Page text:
Does the Content and Mode of Delivery of Information Matter for Political Accountability? Evidence from a Field Experiment in Mexico
Eric Arias, Horacio Larreguy, John Marshall, and Pablo Querubín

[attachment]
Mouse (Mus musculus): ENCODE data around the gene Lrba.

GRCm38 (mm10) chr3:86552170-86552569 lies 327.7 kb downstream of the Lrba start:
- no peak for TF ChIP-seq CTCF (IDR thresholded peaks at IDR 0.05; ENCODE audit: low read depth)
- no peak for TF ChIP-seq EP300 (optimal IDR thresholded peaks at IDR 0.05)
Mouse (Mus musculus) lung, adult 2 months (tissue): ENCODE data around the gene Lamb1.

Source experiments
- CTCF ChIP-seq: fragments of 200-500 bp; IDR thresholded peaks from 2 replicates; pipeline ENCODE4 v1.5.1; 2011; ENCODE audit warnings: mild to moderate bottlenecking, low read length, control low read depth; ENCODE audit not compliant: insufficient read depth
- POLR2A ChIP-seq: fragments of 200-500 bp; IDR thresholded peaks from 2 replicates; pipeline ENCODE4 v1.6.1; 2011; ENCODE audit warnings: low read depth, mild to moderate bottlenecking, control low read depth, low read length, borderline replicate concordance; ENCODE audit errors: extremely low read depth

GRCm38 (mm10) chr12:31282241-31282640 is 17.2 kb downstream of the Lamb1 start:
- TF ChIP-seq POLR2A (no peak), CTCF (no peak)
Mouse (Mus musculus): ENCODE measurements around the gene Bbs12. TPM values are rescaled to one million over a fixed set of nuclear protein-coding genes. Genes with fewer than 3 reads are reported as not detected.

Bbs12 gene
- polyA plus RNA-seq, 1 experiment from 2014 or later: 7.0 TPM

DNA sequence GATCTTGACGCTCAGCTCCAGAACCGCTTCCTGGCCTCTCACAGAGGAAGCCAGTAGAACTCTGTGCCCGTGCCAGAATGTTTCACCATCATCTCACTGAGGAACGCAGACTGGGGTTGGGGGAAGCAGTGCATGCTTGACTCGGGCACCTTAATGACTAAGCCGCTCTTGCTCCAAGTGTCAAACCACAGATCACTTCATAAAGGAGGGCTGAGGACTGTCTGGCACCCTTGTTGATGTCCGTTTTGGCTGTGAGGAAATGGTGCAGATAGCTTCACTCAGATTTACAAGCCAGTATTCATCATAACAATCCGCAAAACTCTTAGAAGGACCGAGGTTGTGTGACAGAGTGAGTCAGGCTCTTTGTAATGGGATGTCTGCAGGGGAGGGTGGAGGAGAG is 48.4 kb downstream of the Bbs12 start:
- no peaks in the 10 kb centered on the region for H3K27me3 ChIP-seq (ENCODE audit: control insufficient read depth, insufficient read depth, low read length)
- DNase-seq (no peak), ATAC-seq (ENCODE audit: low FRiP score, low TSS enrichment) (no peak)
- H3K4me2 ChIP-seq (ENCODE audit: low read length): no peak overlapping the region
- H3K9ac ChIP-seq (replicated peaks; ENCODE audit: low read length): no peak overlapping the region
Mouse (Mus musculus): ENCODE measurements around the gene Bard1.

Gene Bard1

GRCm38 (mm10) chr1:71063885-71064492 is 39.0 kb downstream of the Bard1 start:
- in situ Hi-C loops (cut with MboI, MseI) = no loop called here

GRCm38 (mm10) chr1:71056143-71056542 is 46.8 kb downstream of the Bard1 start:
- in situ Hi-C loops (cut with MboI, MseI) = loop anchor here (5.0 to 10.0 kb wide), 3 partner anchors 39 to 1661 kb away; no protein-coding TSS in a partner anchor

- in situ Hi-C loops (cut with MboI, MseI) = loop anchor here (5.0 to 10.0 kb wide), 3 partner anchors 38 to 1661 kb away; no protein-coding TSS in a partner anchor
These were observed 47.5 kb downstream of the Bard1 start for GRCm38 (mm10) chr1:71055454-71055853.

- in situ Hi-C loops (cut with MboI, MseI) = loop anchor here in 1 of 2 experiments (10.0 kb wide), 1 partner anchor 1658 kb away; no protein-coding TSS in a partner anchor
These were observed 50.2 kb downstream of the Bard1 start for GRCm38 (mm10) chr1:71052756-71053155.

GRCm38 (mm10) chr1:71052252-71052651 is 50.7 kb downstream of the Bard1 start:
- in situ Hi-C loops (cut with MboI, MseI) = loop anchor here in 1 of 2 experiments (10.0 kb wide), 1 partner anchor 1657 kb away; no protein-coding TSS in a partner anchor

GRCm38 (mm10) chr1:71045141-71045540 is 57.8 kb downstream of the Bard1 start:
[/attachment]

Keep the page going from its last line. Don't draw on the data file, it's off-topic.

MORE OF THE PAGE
Evidence that information campaigns help voters select better politicians is mixed. We propose that comparative performance information and public dissemination may moderate information’s effects on electoral accountability, by respectively helping voters to identify malfeasance incumbent parties and facilitating coordination around the information. We test these mechanisms using a large-scale field experiment that provided voters with the results of audit reports documenting mayoral malfeasance before the 2015 Mexican municipal elections. We find that neither benchmarking incumbent performance against mayors from other parties within the state, nor accompanying leaflet delivery with loudspeakers announcing the leaflets’ delivery, significantly moderated the effects of information on voter beliefs or incumbent party vote share. Comparative performance information’s ineffectiveness likely reflects voters’ limited updating from the particular comparison provided, while the loudspeaker created common knowledge without meaningfully facilitating voter coordination. The results highlight challenges in designing informational campaigns to capture the theoretical conditions conducive to electoral accountability.